Date: see Workshop Programme

Max. number of participants: 20

Credit Points: 5 CP for participating in the whole IRWS

Language of instruction: English

Contents: Stata is a statistical program package widely used (not only) in the social and economic sciences; it is used for data management, statistical graphics and analysis of quantitative data. Statistical concepts will not be part of the course, so participants should have some very basic knowledge of statistics. The course should enable participants to prepare their data for analysis, perform adequate analysis using a statistical computer program and document these tasks to keep them reproducible.

For Beginners with no or very little Stata knowledge!

Course topics cover:

  • “What You Type Is What You Get”: Basic Stata Command syntax
  • Getting (and Understanding) Help within Stata: Stata Built-in Help System
  • Basic Data Management: Load and Save Stata Datasets, Generate and Manipulate Variables, Describe and Label Data and Variables, Perform Basic uni- and bivariate Analyses, Change the Structure of your Data
  • Basic Stata Graphics: Scatterplot, Histogram, Bar Chart
  • Working with “Do-” and “Log-” Files

A requirement of students: Statistical concepts will not be part of the course, so participants should have some very basic knowledge of statistics.

Recommended literature and pre-readings: None.

You have to register for the International Research Workshop to participate in this course.

Questionnaire Design

Institution: see Organisers & Supporters

Programme of study: International Research Workshop

Lecturer: Prof. Dr. Daniel Schnitzlein (Leibniz University Hannover & Inside Statistics)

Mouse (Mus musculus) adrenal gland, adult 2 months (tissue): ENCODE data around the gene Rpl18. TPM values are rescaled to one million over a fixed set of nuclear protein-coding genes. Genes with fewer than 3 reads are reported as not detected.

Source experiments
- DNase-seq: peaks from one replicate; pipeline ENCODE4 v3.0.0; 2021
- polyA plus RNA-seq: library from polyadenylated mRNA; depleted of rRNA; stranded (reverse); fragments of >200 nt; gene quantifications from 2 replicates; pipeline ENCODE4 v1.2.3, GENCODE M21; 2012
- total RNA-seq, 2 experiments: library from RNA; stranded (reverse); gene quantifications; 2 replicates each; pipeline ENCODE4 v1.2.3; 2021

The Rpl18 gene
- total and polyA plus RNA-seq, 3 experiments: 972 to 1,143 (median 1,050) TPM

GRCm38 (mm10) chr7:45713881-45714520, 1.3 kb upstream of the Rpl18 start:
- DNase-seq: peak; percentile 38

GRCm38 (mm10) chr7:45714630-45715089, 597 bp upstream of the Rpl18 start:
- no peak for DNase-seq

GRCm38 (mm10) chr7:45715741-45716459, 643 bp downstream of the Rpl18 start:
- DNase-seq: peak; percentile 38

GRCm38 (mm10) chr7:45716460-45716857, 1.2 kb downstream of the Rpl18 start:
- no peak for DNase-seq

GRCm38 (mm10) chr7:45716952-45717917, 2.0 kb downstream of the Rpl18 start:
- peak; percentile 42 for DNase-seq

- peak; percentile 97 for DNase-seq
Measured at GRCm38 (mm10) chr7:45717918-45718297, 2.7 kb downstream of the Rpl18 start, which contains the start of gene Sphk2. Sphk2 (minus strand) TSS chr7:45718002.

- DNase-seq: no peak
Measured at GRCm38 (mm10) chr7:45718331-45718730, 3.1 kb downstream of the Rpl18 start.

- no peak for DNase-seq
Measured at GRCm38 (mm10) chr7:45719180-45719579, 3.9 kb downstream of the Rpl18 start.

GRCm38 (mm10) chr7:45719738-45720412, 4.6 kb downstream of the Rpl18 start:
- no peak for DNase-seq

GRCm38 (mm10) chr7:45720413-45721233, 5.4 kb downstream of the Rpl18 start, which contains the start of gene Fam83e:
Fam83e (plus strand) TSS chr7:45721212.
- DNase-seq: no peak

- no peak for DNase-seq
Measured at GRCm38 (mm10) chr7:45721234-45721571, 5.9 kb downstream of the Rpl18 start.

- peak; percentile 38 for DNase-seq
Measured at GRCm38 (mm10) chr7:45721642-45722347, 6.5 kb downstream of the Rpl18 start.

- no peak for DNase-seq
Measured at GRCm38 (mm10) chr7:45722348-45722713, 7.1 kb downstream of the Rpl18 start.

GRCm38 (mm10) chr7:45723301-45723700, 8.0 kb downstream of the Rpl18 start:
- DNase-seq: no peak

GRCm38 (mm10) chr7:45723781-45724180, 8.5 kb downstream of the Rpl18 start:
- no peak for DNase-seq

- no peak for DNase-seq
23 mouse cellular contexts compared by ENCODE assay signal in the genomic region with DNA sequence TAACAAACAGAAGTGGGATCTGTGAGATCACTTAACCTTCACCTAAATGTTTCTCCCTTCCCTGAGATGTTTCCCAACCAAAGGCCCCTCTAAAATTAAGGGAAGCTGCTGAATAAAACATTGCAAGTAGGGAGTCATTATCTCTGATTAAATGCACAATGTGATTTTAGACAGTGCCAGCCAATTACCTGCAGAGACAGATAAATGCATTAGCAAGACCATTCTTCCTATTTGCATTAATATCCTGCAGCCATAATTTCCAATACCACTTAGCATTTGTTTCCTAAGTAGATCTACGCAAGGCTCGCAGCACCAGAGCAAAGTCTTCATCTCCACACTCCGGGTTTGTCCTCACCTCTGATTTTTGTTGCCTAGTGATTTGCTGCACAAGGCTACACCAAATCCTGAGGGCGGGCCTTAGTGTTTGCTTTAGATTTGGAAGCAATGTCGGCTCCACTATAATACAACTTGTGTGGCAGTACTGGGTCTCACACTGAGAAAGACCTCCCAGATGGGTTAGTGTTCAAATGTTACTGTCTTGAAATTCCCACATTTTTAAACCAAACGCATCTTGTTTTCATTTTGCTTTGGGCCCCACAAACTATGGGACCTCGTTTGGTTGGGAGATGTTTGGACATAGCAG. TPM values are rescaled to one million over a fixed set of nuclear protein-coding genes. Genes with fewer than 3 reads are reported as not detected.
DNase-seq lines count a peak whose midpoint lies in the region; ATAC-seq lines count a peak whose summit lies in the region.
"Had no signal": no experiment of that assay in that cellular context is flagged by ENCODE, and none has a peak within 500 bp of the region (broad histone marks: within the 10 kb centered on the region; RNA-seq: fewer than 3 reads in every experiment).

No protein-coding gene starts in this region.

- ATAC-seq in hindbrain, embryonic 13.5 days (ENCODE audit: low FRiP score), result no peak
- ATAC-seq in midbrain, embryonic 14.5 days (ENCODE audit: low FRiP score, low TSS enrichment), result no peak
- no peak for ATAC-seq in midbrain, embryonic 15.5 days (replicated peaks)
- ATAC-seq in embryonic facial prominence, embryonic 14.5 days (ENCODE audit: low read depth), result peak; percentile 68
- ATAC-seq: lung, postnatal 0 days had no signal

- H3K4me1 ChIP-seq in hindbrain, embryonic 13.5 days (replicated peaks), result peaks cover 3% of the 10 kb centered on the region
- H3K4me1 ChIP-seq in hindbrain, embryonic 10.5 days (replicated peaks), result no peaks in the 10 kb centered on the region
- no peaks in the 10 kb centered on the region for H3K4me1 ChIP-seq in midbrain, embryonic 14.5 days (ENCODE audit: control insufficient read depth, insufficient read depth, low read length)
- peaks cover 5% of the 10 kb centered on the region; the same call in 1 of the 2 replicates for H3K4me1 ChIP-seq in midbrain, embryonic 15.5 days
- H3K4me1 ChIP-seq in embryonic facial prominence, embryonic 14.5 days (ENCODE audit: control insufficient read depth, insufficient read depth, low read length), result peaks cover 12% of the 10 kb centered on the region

Date: see Workshop Programme

Max. number of participants: 20

Credit Points: 5 CP for participating in the whole IRWS

Language of instruction: English

Contents: The course provides an overview of the theoretical basics and empirical evidence related to questionnaire design. The cognitive process of survey responding, challenges of designing effective survey questions including aspects of proper question wording and optimal response formats, as well as pretest techniques for evaluating survey questions will be discussed. The lecture will be accompanied by a practical part.

You have to register for the International Research Workshop to participate in this course.

Academic English Writing

Institution: see Organisers & Supporters

Programme of study: International Research Workshop

Lecturer: Dr. Jonathan Mole (Europa-Universität Flensburg)

Date: see Workshop Programme

Max. number of participants: 20

Credit Points: 5 CP for participating in the whole IRWS

Language of instruction: English

Contents: Writing an academic text is a complex task. It requires knowledge of a range of accepted writing conventions, as well as the ability to construct sentences that are not only idiomatically and grammatically correct but also suitably connected to one another. An awareness of the requirements and a degree of practice are necessary.